Last year, the California Acupuncture Board processed approximately 200 complaints against licensed acupuncturists. The general breakdown for those complaints is as follows:
Each of these complaint components is clearly covered in the acupuncture regulations published by the Board.
Fraud covers false billing, over billing and charging for services not performed. Patients may also complain that they were mischarged. "Gouging" the patient is particularly interesting to the Board. Doctors who use prepaid plans and do not have valid reimbursement plans will be investigated. The Board looks for frequent patterns, not just a one-time procedure. The doctor's duty is to render reasonable and necessary charges. Insurance companies have a mandatory duty, under Section 1841 of the California Insurance Code, to file a complaint if they suspect fraudulent activity.
Complaints of negligence, though self-explanatory, are almost always generated by patients or their families. Oftentimes, a personal injury attorney will file the complaint before initiating suit to pressure the doctor's carrier into an early settlement. Additionally, any time a malpractice insurance company has to pay a significant settlement, it must report the settlement to the Board for license investigation.
This is the largest area of concern for the Board. Examples of such conduct in an acupuncture setting are the use of controlled substances or medical techniques not authorized by law: techniques outside the scope of practice. For example, if an herb is prescribed medically, it becomes a drug substance. That constitutes unprofessional conduct. Physical therapy alone is also forbidden.
Other examples include diathermy; hot and cold packs; infrared and ultrasound, which cannot be used for the purpose of stimulating acupuncture points. Those modalities must be used in conjunction with acupuncture treatment.
Massage therapists cannot be employed unless they have academic certification and a business permit. Police and sheriff agencies report illicit massage parlors/prostitution houses that display acupuncture licenses to the Board on a weekly basis. Some doctors actually "rent" their license for $500 to $1000 a week. There are no patient files or any real patients in these settings. These violations are vigorously pursued by the Board.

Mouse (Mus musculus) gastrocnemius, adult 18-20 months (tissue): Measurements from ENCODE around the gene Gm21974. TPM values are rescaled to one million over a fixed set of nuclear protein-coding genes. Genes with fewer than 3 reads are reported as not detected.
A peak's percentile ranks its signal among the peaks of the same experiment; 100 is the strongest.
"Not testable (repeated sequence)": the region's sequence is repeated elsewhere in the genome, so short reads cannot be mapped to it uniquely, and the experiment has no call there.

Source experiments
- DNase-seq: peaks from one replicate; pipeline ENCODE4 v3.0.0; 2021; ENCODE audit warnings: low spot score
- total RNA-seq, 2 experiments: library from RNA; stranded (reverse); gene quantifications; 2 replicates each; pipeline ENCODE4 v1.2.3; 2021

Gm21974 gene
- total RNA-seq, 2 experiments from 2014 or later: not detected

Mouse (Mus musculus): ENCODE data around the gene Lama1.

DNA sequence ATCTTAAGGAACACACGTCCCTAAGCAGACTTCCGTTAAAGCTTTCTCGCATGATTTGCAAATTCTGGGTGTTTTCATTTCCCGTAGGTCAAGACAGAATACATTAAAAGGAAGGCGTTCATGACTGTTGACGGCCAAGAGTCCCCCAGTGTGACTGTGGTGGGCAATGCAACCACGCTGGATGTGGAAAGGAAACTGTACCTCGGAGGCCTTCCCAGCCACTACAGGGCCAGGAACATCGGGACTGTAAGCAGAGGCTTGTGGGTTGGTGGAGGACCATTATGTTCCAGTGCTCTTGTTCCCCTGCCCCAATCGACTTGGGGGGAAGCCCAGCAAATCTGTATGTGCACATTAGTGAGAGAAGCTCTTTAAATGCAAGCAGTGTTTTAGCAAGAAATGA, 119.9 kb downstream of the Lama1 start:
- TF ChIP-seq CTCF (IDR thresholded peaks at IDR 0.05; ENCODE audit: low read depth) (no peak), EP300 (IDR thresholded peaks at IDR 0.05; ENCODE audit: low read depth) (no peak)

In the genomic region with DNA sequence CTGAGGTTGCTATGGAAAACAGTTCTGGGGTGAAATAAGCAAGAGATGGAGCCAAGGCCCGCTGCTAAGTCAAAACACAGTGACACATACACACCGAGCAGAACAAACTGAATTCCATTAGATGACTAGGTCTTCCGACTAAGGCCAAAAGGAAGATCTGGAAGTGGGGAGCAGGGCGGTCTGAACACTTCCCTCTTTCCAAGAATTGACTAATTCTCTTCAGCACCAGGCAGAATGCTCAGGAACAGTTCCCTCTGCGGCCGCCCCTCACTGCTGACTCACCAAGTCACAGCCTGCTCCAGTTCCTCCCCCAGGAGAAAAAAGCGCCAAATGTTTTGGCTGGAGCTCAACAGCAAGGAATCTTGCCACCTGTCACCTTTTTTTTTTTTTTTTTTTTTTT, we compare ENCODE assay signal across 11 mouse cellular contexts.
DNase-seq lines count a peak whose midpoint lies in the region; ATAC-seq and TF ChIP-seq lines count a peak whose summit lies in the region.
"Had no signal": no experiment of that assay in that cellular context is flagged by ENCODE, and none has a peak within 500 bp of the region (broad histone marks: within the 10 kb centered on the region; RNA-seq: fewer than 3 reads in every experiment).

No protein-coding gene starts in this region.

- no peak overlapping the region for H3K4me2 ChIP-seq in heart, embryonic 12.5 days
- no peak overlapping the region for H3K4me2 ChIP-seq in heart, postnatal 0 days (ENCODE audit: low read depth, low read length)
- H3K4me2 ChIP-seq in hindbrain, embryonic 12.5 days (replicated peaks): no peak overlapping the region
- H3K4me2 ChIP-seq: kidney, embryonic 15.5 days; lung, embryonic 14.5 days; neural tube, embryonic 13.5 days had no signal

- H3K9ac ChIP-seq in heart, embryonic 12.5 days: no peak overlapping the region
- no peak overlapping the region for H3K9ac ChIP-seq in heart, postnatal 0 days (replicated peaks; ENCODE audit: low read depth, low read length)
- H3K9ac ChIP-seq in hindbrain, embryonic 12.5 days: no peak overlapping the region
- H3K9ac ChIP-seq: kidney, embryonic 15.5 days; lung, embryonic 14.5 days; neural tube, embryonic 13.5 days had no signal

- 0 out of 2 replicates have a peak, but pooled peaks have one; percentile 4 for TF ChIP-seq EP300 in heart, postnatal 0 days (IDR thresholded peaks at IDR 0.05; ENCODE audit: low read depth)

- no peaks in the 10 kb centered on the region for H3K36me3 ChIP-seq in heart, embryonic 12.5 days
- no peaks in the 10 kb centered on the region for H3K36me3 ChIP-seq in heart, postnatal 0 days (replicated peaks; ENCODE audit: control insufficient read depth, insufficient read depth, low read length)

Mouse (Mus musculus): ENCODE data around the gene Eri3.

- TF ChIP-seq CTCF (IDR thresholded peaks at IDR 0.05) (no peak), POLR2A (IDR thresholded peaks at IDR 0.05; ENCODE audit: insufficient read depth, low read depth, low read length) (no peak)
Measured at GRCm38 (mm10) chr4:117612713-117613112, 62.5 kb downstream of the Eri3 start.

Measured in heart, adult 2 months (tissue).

Unlicensed Activities Acupuncture students or people who do not have licenses are frequently reported to the Board. Some students mistakenly offer acupuncture services to fellow students, family or friends. If such activity is reported to the Board, the student will have huge problems in getting his/her license even if he or she passes the examination.
For a few years, the Board was concerned that this would be major growth area of complaints. However, doctors presently seem to be more careful. Obviously such charges are serious. They ruin practices and lives. Patients understand the power of this particular complaint. Statistically, 98% of these problems come from male practitioners who treat female patients alone.
Doctors who are convicted of offenses outside the practice of acupuncture may also lose their license. If the crime is one of a "moral turpitude," it may affect their professional licensure. For example, conviction of driving under the influence, failure to pay income taxes, or drug possession will mean loss of a license.
Using common sense will protect most acupuncturists from investigation by the Board, yet surprisingly, many doctors carelessly risk their family's future, their good name and reputation. Any time the Board calls, the doctor should always employ an attorney who specializes in license protection.
When serving on the Board, it is most dismaying for me to see former acupuncturists begging to be readmitted to the profession. Often, we cannot allow him or her to return to practice.
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